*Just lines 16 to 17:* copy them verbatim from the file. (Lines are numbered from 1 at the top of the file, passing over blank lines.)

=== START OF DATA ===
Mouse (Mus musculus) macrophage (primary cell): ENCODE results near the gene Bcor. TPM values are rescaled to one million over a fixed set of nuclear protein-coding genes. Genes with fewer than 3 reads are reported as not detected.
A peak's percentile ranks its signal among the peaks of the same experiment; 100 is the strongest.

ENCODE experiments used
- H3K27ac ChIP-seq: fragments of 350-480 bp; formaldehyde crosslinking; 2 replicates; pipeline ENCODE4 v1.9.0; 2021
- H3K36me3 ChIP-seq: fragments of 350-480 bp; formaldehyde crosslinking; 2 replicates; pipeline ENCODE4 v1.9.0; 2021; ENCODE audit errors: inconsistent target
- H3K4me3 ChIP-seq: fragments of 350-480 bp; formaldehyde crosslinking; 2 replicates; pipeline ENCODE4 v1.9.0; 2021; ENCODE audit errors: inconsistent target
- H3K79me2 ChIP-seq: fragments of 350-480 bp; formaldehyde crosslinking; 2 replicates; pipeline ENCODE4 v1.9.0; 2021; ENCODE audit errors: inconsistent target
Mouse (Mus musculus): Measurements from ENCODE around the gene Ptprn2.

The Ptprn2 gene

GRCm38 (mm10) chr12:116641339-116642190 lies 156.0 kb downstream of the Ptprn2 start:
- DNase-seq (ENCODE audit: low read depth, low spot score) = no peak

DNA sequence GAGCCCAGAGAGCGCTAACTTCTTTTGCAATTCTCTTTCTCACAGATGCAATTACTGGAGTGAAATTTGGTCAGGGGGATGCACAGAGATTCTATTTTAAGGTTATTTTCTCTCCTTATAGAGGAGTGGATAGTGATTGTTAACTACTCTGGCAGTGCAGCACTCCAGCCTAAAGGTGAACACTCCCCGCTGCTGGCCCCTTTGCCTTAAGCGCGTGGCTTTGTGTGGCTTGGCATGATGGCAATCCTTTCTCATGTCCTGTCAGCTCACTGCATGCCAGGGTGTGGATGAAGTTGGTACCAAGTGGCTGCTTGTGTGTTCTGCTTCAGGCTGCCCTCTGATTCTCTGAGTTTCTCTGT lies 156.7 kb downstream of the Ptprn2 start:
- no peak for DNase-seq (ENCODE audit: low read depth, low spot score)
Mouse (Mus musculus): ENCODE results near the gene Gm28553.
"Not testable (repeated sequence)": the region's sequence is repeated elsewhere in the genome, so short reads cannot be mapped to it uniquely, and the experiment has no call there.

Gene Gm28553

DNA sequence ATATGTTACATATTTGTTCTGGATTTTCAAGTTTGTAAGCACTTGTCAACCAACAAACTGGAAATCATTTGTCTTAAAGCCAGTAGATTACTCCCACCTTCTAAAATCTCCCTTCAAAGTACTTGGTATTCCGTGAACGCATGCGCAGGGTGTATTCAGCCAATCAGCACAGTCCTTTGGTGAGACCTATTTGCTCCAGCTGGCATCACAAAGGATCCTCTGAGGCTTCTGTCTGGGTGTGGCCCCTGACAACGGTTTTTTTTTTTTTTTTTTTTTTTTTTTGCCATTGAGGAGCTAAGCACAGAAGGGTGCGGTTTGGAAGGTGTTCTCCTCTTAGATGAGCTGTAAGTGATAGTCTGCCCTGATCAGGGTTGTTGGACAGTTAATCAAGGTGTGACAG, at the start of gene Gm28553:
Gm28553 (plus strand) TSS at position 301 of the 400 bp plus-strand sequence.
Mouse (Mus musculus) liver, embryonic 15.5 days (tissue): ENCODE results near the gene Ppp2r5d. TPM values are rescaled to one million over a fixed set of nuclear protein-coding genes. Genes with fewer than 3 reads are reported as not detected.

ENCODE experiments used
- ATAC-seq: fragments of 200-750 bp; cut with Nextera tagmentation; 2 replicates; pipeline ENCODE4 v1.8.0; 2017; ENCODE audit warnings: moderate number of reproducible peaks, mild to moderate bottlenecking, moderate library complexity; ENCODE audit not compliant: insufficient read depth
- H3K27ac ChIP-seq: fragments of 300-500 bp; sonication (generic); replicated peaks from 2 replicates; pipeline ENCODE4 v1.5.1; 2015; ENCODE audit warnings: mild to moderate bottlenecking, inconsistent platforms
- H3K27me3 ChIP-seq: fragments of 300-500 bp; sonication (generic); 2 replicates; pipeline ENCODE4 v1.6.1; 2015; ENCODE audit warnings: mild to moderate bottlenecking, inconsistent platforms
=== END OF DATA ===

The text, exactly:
Gene Gm28553

DNA sequence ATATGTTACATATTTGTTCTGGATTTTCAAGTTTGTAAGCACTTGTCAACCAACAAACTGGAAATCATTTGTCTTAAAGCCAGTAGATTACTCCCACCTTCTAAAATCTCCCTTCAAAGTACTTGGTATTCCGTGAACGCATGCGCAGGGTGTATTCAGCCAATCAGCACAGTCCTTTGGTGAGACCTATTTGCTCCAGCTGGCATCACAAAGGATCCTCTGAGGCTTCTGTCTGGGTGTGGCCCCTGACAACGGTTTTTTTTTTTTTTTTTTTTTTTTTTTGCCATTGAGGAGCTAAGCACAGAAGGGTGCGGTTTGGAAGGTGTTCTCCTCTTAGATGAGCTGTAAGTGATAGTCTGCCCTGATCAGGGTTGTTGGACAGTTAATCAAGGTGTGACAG, at the start of gene Gm28553: